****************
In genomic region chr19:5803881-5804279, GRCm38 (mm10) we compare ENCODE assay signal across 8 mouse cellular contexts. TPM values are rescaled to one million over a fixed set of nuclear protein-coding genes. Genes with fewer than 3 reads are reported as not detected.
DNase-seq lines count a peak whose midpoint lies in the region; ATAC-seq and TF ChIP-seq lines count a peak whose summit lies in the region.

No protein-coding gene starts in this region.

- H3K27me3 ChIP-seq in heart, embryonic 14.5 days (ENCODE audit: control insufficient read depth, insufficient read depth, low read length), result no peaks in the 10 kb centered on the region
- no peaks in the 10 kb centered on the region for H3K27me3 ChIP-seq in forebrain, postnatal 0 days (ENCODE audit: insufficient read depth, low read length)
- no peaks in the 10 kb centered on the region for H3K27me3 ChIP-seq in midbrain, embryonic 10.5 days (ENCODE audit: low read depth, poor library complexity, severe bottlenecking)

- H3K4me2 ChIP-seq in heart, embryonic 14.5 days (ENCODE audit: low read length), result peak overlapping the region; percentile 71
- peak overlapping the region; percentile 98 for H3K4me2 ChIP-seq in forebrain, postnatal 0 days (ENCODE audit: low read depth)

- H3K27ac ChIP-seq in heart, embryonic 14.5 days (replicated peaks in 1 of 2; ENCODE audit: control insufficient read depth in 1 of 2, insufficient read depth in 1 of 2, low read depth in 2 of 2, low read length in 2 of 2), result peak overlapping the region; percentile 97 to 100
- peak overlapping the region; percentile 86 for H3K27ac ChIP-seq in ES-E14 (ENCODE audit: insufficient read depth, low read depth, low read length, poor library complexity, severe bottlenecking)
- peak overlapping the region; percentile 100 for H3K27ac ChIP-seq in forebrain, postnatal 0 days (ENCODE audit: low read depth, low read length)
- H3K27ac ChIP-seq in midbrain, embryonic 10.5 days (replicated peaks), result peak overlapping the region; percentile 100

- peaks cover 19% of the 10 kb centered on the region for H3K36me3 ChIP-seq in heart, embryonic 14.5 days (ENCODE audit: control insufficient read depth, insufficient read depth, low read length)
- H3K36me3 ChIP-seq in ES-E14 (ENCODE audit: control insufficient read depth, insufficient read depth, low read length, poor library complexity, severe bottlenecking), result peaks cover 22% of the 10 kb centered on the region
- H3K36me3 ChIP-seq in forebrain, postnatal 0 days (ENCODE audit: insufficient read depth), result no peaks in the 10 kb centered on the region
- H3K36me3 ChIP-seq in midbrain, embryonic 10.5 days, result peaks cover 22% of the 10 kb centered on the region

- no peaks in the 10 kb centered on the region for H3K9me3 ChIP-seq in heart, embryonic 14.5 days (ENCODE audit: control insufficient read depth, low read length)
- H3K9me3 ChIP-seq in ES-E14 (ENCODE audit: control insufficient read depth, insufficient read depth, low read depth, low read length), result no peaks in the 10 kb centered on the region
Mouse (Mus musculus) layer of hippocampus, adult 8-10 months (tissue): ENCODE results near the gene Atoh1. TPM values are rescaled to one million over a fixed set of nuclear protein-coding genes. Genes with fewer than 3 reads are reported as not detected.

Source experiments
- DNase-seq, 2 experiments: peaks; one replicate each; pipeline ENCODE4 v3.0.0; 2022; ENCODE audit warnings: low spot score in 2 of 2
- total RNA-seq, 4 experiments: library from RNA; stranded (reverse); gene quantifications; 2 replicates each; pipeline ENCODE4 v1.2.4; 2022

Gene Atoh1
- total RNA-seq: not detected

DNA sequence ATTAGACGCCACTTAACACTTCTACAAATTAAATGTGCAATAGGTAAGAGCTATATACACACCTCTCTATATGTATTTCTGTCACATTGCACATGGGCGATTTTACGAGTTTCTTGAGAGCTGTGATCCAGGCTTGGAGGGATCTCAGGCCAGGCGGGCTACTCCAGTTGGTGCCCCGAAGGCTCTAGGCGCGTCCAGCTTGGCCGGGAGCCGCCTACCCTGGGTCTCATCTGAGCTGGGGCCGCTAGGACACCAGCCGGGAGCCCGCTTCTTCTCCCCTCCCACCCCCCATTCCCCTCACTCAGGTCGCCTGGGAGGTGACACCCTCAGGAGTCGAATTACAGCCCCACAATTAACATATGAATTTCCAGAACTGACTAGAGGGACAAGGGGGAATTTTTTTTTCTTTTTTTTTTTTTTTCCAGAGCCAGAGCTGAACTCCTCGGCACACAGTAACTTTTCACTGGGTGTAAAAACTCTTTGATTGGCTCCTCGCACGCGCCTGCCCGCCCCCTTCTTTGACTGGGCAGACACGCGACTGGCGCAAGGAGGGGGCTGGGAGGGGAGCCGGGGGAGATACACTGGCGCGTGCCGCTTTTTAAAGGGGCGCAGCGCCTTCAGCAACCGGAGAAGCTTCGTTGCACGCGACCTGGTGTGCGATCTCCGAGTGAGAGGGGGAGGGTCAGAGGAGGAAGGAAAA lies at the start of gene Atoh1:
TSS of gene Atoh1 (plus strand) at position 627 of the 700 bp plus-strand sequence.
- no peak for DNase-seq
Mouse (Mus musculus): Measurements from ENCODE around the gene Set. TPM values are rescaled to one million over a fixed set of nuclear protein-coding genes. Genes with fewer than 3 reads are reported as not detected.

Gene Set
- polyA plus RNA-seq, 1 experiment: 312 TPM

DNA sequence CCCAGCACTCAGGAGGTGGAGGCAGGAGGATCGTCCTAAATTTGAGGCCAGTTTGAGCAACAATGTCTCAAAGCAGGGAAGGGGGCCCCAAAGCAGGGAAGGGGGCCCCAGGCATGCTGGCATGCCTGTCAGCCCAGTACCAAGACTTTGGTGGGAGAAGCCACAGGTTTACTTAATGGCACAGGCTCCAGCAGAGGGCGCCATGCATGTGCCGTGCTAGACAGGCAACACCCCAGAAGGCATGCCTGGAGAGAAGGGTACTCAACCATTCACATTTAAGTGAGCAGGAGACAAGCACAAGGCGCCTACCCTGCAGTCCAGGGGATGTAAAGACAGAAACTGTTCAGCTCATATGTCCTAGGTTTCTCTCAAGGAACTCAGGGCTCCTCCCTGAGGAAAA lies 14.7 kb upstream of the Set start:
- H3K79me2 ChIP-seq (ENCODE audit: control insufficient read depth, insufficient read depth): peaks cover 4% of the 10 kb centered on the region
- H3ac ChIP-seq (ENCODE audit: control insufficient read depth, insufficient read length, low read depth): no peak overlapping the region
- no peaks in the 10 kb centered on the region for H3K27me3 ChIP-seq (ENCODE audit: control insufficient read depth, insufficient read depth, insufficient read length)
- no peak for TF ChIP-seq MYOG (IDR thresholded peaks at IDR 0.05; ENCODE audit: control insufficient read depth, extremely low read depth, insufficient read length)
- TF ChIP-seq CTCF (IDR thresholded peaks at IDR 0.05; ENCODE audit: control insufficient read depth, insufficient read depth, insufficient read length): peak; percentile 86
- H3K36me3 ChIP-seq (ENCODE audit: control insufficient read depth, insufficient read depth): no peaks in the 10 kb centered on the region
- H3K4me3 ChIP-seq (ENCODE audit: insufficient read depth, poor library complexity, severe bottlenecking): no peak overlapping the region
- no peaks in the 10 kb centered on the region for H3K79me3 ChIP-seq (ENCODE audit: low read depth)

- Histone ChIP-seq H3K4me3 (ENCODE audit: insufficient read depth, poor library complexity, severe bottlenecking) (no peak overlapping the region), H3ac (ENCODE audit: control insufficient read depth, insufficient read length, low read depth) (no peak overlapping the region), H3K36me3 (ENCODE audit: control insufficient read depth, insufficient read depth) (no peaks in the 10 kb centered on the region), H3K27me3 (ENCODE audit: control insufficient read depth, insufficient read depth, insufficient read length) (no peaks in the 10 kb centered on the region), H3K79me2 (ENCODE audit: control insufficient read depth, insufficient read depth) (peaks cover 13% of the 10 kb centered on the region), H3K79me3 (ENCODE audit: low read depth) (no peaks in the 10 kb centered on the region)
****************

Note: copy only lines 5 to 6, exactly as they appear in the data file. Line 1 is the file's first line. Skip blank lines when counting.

- no peaks in the 10 kb centered on the region for H3K27me3 ChIP-seq in forebrain, postnatal 0 days (ENCODE audit: insufficient read depth, low read length)
- no peaks in the 10 kb centered on the region for H3K27me3 ChIP-seq in midbrain, embryonic 10.5 days (ENCODE audit: low read depth, poor library complexity, severe bottlenecking)